Monthly Archives: April 2014

Mass of the Lord’s Supper, Holy Thursday: John 13:1-15

Leonardo da Vinci, Last Supper, 1498, mixed technique, refectory of the Convent of Santa Maria Delle Grazie, Milan

The theme of the Last Supper is even found in the art of the catacombs such as at Domitilla and St Callixtus and on early sarcophagi, since the event is closely tied to the final hours of Christ’s life and to his Passion and Resurrection. Besides, the Eucharist, which Christ instituted at the Last Supper, is the primary means by which the Christian community is sustained, by word and sacrament.

While Leonardo’s painting draws on different Gospel accounts for details, it is most closely connected with the account in John’s Gospel. Arguably, it presents a visual expression of John’s theology, long before this was articulated in textual studies. This reading of the painting explains the distinctive representation of John in the painting, which has caused puzzlement and  was exploited by Dan Brown in the thriller, the Da Vinci Code.

Leonardo’s painting is conventional in a number of ways: Firstly, it was a commission for a convent refectory and Leonardo followed recent models. Such a scene had been painted on the walls of a number of convents and monasteries in and around Florence by artists such as Taddeo Gaddi at Santa Croce, more recently Ghirlandaio at Ognissanti and San Marco and also in Passignano and by del Castagno at Sant Apollonia. Some of these Leonardo would have been familiar with. It also often formed part of narrative cycles of the Life of Christ on walls in fresco such as Giotto’s in Padua as well as in panel paintings such as Duccio’s Maesta. In a refectory context it is as if Christ is present at the head of the community as they gather to eat. Significantly, the moment depicted in these scenes, as in Leonardo’s, is not the institution of the Eucharist, but the betrayal. It is a reminder to the religious community that while the community gathered to eat is in a place where the banquet of the kingdom is foreshadowed, the drama of salvation is still being worked out.

Leonardo’s rendering was also conventional in that he arranged the figures in a line on one side with Christ centrally, rather as if Christ was head of the community, and included several details such as John close to Jesus, with Peter nearby. However, Leonardo approached the treatment of Judas in a different way and introduced a number of other innovations which drew on his gifts for rendering drama and human expression.

His attempts to include details such as John leaning towards Jesus or on his breast, Eucharistic details and to experiment with the position of Judas can be seen in a number of sketches at Windsor and in the Accademia, Venice. The final result is a remarkable painting in which several dramatic incidents are telescoped into one scene, while evoking the grand mystery of the Passion and Resurrection all in one: There are four groups of three apostles which react in consternation and denial at Jesus announcement of betrayal, the irony of their fervent expression of disbelief, when a few hours later all will have deserted him is captured here better than in any other rendering before or since. The figures seem to explode backwards away from Jesus, while he is composed and serene, and indeed most like the Johannine portrait of Jesus in the Passion narrative.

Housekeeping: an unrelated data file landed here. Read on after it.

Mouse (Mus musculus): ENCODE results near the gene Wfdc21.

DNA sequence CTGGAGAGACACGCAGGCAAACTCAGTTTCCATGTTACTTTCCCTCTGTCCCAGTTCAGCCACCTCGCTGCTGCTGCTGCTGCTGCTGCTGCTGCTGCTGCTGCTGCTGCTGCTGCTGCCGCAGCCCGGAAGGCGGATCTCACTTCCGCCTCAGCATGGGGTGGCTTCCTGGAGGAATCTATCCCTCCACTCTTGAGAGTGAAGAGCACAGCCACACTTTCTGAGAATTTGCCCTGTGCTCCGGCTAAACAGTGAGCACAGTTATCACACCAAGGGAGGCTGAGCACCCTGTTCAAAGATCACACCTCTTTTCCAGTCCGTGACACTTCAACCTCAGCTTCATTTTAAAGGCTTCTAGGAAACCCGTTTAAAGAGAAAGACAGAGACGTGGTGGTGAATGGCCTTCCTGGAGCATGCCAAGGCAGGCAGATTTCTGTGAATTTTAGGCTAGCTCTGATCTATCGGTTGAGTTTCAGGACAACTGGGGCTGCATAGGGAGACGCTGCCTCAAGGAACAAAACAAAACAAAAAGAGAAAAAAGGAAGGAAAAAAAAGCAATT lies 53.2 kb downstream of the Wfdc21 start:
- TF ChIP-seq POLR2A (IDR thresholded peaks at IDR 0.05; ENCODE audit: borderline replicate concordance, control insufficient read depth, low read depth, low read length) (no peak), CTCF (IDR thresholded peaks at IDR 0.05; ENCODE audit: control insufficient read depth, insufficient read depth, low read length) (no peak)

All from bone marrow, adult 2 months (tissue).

The group of three on the left of Jesus in the painting is the most interesting,  consisting of John, Peter and Judas though each group has great drama and composition-  the open wide arms of the apostle on the immediate right are an ironic foreshadowing of the cross.  In the group of Peter, John and Judas, Leonardo manages to include combine several details such as Judas being sufficiently close for Jesus to hand him the bread and for John to lean towards Peter to hear Peter’s request that he ask Jesus who it is. Peter holds a knife, a reference to the Garden of Gethsemane incident in Matthew and Judas clasps the money bag while he reaches for the bread indicated by Jesus. However, the most interesting detail is John, or the Beloved Disciple. While all the other figures react in consternation he alone has the serenity of Jesus. His youthful, feminine appearance in the painting was what led Dan Brown to conjecture this was Mary Magdalen and to an elaborate theory that the painting contained the coded teaching of an obscure secret society. However, it is the figure of John which is crucial to Leonardo’s vision and to what particularly singles out the painting. All the other apostles look on in consternation at what Christ is saying, in them we see the gap between Christ with what he is about to do for humanity  and human incomprehension at the mystery unfolding. In the figure of John, we see the Beloved Disciple who knows what is about to take place, what it means, the serene  faith of the believer after the Resurrection. In this sense, Leonardo captures the narrative voice of the Beloved Disciple, the author of John’s Gospel and places in the painting every believer who contemplates the awesome mystery as it unfolds.